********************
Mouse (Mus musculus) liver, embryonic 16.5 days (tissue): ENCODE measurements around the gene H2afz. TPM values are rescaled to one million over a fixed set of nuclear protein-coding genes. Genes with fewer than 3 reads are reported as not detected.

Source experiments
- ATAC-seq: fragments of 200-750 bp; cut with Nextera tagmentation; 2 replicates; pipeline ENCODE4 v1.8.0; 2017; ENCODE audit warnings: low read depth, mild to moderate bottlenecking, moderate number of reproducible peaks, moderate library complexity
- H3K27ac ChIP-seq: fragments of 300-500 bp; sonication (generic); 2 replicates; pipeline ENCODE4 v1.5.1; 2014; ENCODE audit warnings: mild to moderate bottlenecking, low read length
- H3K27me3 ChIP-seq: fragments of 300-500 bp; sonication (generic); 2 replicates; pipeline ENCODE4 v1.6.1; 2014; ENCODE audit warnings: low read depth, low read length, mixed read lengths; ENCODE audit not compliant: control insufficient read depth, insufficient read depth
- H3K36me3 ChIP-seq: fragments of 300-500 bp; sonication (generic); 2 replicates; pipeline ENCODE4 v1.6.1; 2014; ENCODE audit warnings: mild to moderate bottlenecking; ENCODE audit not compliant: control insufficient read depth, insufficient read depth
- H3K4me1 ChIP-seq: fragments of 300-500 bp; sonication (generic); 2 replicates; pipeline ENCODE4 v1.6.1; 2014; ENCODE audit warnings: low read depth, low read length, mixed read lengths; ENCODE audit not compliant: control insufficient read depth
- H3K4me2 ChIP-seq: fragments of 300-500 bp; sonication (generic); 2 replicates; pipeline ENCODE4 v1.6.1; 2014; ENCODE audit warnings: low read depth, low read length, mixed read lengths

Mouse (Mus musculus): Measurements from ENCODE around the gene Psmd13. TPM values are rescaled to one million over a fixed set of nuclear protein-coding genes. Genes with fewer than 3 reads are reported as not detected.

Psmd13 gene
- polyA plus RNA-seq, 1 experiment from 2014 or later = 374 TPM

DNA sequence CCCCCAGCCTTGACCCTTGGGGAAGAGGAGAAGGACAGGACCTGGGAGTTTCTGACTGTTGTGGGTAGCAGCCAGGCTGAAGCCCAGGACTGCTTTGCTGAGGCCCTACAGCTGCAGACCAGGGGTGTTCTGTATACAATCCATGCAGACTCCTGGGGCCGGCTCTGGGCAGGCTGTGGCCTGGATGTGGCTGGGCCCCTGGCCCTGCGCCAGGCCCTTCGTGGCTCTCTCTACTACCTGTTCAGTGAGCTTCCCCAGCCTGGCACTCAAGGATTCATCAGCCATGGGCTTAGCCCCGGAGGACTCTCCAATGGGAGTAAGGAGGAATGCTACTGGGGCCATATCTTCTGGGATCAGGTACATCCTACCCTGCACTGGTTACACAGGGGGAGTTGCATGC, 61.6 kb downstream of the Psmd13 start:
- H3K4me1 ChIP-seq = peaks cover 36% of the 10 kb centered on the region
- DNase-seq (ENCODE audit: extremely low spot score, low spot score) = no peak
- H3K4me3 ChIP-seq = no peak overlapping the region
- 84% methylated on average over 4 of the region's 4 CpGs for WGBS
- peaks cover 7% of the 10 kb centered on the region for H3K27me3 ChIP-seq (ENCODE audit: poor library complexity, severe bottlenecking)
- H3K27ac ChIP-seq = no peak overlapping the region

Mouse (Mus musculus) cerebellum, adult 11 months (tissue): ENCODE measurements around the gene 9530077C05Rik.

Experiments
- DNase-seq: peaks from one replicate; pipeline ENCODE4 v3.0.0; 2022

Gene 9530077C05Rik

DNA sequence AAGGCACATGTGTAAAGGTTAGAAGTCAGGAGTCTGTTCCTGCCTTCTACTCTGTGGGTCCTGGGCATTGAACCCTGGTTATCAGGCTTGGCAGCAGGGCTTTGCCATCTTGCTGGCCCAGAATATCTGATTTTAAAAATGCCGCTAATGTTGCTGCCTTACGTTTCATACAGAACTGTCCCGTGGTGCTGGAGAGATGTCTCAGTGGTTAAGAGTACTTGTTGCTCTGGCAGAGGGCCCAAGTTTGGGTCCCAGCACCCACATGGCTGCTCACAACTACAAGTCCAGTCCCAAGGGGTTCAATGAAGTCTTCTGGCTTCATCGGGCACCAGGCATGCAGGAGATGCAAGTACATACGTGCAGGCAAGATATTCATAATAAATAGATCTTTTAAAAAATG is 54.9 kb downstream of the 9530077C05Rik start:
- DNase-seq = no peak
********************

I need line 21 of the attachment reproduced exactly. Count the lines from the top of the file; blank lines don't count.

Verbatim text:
- DNase-seq: peaks from one replicate; pipeline ENCODE4 v3.0.0; 2022